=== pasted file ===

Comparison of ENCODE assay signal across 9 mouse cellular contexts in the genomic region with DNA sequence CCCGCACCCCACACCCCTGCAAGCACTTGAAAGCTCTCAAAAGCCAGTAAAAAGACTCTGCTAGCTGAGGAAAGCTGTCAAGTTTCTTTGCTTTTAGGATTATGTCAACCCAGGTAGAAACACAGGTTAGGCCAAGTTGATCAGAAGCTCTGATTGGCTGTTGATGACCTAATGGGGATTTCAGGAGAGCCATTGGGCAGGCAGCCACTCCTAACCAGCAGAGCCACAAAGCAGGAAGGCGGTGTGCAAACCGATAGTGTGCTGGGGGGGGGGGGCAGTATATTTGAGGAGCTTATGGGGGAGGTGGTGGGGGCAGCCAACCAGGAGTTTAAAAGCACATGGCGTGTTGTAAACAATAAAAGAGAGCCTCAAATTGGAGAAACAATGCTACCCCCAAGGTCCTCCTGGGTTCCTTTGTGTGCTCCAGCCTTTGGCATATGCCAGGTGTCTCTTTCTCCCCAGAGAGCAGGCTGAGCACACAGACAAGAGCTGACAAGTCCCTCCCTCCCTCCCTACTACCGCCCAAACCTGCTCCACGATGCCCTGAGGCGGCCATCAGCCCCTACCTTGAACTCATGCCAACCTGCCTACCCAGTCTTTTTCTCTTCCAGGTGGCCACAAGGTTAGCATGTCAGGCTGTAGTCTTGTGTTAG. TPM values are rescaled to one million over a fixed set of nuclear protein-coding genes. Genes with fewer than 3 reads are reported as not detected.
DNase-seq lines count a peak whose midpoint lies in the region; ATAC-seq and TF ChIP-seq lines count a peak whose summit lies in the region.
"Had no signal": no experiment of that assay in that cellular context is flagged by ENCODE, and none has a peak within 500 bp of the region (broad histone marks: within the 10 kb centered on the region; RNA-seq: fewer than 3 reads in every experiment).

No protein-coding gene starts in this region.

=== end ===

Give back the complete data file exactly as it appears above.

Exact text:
Comparison of ENCODE assay signal across 9 mouse cellular contexts in the genomic region with DNA sequence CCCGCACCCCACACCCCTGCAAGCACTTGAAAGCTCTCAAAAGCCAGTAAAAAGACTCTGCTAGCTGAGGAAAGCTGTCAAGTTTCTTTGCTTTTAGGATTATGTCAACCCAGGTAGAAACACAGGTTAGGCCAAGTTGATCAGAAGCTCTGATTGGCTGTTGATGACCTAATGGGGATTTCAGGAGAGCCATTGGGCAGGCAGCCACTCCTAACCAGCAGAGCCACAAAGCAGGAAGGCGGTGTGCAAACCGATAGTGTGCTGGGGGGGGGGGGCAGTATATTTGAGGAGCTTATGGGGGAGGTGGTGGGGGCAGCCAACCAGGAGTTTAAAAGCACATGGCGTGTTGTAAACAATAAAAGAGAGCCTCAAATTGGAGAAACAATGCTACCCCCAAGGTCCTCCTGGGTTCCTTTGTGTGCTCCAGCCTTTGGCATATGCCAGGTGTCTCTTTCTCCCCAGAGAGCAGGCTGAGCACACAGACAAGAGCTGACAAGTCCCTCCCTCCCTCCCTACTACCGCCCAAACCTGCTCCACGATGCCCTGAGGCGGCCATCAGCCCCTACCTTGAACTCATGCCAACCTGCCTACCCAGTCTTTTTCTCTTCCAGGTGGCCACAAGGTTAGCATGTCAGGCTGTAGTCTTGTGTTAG. TPM values are rescaled to one million over a fixed set of nuclear protein-coding genes. Genes with fewer than 3 reads are reported as not detected.
DNase-seq lines count a peak whose midpoint lies in the region; ATAC-seq and TF ChIP-seq lines count a peak whose summit lies in the region.
"Had no signal": no experiment of that assay in that cellular context is flagged by ENCODE, and none has a peak within 500 bp of the region (broad histone marks: within the 10 kb centered on the region; RNA-seq: fewer than 3 reads in every experiment).

No protein-coding gene starts in this region.